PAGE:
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Messages - JM Nepomuceno

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Jan Freeman wrote:

If even good students are writing worse today — and it may be so — my (unscholarly) guess is that it’s lack of exposure to models, not lack of correction, that ails them. If you don’t read much — not only great books, but even everyday competent exposition — you won’t get the rhythm of long-form language into your bones. And without that, writing will be a struggle.

Understanding the real causes of the deterioration in the proficiency level of students in writing in English requires checking out the learning methods applied in the Public School System.  Unless there had been very drastic changes implemented that had not been properly publicized, both the use of models and feedback are the two (2) basic methods for learning, not just for any language but virtually for any skill desired to be learned properly and applied consistently by the students.

Modeling and providing feedback (both "positive" and "negative" are the "active" modes of teaching / training / education.  "Leaving it all to the students to realize the mistakes / errors committed, and hoping for the best" is a "passive" mode, that borders on the realm of irrationality.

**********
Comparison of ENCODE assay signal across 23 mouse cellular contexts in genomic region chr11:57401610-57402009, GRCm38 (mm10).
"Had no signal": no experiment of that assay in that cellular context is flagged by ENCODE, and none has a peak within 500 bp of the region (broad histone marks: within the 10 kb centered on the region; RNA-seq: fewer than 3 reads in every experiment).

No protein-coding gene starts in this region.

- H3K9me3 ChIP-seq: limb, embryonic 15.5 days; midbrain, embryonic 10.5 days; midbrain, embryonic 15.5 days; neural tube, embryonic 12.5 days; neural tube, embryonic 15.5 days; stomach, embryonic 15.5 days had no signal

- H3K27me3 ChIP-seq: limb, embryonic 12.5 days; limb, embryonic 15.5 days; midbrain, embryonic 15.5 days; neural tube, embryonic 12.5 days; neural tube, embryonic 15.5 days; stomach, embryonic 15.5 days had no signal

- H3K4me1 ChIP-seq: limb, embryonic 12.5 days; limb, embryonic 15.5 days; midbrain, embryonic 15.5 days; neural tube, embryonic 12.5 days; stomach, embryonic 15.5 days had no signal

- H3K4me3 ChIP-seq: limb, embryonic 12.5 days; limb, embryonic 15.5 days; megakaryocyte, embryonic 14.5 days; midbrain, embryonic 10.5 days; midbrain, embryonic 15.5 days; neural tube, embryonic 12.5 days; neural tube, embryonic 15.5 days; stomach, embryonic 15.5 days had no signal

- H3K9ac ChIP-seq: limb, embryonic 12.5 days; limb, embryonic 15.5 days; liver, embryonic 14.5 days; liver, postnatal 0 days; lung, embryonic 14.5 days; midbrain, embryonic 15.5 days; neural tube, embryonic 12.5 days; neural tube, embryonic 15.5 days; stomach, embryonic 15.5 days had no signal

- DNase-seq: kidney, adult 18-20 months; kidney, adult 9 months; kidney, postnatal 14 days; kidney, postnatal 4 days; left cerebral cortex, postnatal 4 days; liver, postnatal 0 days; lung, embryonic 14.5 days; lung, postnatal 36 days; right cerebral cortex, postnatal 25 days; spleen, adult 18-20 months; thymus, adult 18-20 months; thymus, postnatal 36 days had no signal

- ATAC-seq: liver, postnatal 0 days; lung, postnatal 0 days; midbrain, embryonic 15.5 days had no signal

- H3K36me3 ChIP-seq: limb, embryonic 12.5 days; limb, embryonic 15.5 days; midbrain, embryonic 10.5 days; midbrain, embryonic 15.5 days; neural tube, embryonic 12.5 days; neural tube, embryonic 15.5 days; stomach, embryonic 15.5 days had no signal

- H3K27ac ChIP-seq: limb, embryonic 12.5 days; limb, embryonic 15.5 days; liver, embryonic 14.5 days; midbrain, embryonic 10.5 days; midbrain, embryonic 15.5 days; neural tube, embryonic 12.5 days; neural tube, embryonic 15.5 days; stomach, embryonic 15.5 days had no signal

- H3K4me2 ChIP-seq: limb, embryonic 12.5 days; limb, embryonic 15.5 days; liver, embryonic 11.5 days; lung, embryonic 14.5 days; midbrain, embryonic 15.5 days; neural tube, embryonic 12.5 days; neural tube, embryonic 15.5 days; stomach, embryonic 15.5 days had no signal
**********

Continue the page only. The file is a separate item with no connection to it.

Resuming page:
"Positive feedback" is supposed to "reinforce" learning of the student, i.e., encourage the student to continue doing what had been done correctly.  "Negative feedback" is supposed to have only one simple objective / goal, and that is:  "for the student to stop doing what had been done incorrectly".

The concerns raised by Jan Freeman involve the "manner" or "style" of "providing negative feedback". The use of any "abusive" or "rude" language by any teacher in providing "negative feedback" is anathema.  The proper "manner" or "style" of "providing negative feedback" involves two (2) basic steps:

1)  Pin-pointing / identifying the "mistake / error" that had been committed; AND

2)  "Modeling" or "showing the correct application / usage".


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